Wratt is a vice-chair of IPCC Working Group 1, which assesses the physical science of climate change. He was a coordinating lead author for the Australia and New Zealand chapter of the IPCC's Third Assessment, and a Bureau member for the Fourth.
He's a Companion of the Royal Society of New Zealand, and a past chair of the Society's New Zealand Climate Expert Panel. He is also the Director of the New Zealand Climate Change Centre, a collaboration between Crown Research Institutes and three universities.
We put a few more questions that, just for once, weren't about climate change...
What unfailingly continues to amaze you?
"The resilience of human beings. In my younger days, I did quite a bit of travelling in developing countries, and what I saw there was that, despite many difficulties and troubles, people just keep pushing on with their lives."
What do you do for fun?
"Riding a bike, even if it's just riding to work. When the kids were younger, we'd go for bike rides out from Tawa, to Makara and Takapu Road. When we went on our Christmas holidays this year, we took four bikes on the back of the car.
"When I've got time, I read. I don't want to pretend that it's all serious – it's often fairly light detective stuff. I was reading some of those Scandinavian crime novels, but they got a bit dark and gloomy for me."
What's your most frivolous purchase?
"I'm not sure I've told my wife yet, but I took out an online subscription to the New York Times. I really enjoy the opinion pieces and the blogs. I think it's partly related to having lived in the States a couple of times, and being fascinated with the place."
What was the worst decision you ever made?
"Not buying shares in Apple. I was a very early adopter of Apple computers, and I'd probably be quite rich by now."
What gets you out of bed in the morning?
"Usually my wife saying: 'The alarm went off half an hour ago.' I have to get up quite early – six o'clock – because I use either public transport or a bike to get to work, and I live across the other side of town."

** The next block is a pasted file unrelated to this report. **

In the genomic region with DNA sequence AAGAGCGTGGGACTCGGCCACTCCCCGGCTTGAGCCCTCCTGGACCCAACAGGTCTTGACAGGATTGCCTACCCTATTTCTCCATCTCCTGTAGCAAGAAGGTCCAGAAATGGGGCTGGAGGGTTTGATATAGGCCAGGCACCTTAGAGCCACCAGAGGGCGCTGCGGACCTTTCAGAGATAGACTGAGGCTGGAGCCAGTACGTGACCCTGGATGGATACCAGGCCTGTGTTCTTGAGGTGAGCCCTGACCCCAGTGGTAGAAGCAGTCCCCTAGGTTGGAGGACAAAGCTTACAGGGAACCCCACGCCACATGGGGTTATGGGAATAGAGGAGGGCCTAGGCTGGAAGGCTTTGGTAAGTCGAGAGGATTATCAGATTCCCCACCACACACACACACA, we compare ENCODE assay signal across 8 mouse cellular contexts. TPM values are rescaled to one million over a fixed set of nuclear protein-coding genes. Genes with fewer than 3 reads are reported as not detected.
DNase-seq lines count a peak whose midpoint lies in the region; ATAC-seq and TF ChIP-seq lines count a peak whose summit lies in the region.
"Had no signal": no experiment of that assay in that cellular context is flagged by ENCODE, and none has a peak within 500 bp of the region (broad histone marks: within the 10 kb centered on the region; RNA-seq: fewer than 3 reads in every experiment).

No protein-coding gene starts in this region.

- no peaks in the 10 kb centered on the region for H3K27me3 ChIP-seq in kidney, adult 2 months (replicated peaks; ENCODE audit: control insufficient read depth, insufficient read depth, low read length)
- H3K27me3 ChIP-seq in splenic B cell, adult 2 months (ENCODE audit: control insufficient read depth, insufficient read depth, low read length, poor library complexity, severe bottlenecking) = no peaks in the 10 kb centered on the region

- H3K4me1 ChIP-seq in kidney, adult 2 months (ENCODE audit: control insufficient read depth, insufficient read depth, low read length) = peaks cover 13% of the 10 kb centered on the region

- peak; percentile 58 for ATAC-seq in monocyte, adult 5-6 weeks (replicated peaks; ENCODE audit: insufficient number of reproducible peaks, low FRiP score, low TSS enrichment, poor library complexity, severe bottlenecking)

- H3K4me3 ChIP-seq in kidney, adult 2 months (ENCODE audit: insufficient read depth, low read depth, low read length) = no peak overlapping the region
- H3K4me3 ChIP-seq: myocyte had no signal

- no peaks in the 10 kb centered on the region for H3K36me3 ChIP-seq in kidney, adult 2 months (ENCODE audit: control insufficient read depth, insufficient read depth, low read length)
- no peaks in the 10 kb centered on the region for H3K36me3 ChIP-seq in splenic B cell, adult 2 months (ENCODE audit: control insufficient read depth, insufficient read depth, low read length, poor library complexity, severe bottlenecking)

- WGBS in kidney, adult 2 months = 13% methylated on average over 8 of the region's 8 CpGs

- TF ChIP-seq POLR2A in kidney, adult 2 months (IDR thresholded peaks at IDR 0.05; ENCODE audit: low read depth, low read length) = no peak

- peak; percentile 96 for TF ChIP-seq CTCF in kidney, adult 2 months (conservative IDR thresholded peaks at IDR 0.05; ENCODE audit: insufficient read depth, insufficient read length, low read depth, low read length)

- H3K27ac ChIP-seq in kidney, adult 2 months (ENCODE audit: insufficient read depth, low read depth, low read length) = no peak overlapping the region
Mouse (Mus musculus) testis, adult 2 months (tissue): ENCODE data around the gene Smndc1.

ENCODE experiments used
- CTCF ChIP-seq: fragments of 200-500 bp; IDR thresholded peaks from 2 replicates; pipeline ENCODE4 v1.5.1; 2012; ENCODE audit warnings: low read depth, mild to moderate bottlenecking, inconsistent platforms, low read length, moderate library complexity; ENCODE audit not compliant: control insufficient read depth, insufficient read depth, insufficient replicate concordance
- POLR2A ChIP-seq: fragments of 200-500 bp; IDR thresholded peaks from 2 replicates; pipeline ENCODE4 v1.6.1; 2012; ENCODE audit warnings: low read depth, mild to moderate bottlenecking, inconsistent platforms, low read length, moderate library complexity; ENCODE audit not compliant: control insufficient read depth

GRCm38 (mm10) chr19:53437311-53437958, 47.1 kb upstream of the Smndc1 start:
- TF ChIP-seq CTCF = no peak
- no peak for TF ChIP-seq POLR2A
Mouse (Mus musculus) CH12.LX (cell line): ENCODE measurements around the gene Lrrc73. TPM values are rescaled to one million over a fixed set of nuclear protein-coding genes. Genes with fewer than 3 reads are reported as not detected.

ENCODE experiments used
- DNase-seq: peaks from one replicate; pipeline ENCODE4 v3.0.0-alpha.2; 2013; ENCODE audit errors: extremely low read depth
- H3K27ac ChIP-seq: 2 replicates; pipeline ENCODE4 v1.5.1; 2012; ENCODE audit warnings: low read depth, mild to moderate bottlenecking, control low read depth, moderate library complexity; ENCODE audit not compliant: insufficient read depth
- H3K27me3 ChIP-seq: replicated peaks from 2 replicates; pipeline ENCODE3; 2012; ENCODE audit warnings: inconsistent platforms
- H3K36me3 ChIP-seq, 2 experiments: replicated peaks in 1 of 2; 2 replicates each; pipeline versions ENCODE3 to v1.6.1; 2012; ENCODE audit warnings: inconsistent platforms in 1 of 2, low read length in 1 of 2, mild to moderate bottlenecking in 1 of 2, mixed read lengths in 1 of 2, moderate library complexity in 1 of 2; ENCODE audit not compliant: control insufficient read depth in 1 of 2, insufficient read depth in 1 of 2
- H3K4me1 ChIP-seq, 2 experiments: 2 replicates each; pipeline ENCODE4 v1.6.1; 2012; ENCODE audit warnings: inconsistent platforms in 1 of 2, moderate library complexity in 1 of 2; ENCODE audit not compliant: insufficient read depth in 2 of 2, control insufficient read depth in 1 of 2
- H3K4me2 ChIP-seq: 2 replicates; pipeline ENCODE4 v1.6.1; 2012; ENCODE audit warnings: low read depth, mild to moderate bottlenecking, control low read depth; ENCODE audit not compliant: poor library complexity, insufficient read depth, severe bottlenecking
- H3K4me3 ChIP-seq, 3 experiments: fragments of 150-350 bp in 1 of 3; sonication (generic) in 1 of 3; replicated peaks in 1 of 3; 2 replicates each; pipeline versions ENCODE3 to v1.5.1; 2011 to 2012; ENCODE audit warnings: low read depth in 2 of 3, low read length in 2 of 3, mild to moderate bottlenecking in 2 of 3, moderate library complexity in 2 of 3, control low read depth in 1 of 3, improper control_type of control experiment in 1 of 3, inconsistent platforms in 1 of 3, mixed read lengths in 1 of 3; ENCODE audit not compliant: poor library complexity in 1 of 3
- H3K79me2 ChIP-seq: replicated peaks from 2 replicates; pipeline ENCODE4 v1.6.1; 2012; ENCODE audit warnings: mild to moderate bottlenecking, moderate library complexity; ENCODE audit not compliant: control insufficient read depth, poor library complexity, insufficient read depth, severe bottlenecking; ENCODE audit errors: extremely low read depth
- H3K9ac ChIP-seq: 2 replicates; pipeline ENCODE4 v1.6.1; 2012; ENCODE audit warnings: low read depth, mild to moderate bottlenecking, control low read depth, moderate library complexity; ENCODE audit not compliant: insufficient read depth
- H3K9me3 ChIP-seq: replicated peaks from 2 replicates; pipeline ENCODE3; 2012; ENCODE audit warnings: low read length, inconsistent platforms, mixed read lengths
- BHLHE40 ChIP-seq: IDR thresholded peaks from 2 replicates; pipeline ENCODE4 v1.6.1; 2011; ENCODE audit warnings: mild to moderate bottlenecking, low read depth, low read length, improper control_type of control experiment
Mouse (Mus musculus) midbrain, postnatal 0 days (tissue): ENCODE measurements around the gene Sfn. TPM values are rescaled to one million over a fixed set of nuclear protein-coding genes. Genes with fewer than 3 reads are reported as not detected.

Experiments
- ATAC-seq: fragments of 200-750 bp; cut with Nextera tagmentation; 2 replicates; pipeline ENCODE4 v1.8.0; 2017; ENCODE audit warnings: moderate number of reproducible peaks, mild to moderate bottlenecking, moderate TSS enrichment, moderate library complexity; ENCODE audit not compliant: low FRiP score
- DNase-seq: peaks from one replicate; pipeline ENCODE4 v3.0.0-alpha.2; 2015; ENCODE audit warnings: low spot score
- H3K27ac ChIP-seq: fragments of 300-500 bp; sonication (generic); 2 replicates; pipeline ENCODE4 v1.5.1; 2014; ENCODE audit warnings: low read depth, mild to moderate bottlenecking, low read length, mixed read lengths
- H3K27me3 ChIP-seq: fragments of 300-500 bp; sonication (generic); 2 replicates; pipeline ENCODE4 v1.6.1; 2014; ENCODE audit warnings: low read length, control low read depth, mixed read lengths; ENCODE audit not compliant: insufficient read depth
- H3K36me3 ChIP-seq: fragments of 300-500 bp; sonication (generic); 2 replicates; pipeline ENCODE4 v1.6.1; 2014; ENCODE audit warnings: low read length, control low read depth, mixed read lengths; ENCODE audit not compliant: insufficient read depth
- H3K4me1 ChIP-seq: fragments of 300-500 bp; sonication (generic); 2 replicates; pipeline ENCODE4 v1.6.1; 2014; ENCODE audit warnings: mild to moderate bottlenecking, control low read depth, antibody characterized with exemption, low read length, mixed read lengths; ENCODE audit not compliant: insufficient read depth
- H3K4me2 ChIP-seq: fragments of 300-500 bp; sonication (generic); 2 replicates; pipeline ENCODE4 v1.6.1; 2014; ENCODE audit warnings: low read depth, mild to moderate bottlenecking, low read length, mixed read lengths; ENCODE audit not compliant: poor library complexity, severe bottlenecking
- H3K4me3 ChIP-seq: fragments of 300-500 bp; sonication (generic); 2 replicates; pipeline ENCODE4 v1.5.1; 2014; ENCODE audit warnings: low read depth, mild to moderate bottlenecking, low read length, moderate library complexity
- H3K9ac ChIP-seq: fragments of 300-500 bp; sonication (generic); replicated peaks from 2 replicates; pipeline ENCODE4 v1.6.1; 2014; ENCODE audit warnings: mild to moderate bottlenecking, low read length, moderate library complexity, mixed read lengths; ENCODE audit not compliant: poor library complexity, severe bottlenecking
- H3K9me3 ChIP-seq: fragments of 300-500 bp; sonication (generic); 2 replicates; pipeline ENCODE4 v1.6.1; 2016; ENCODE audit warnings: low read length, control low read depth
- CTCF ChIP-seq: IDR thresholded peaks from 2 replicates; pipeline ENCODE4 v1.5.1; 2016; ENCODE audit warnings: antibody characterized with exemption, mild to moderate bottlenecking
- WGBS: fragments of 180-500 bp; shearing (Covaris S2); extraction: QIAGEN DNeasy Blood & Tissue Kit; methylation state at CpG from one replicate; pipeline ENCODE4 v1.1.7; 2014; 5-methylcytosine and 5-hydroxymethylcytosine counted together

Could you gap a set of spark plugs?
"Yes. In my student days, I owned a succession of pretty useless old cars. Ever since I've owned Japanese cars, I haven't had to. That might be an age thing."
Did Gary Larson pretty much have scientists nailed?
"My memory of Larson's cartoon scientists were scatterbrained, myopic people in white coats flicking rubber bands about the lab, with complicated equations on blackboards. In my opinion, that's not scientists at all, so no, he didn't. "
To me, scientists are people that can discover and understand complex things, but who can also explain them in clear and simple terms."
Is there one big question out there that you'd dearly love to see answered in your time?
"In my younger days, I might have said that I'd like to see a unified theory of everything, and to understand it. But nowadays, my interest tends to be focussed on climate systems and their impacts on people. There's no single burning question, the answer to which is going to solve everything at a stroke. It's a process of gradual understanding."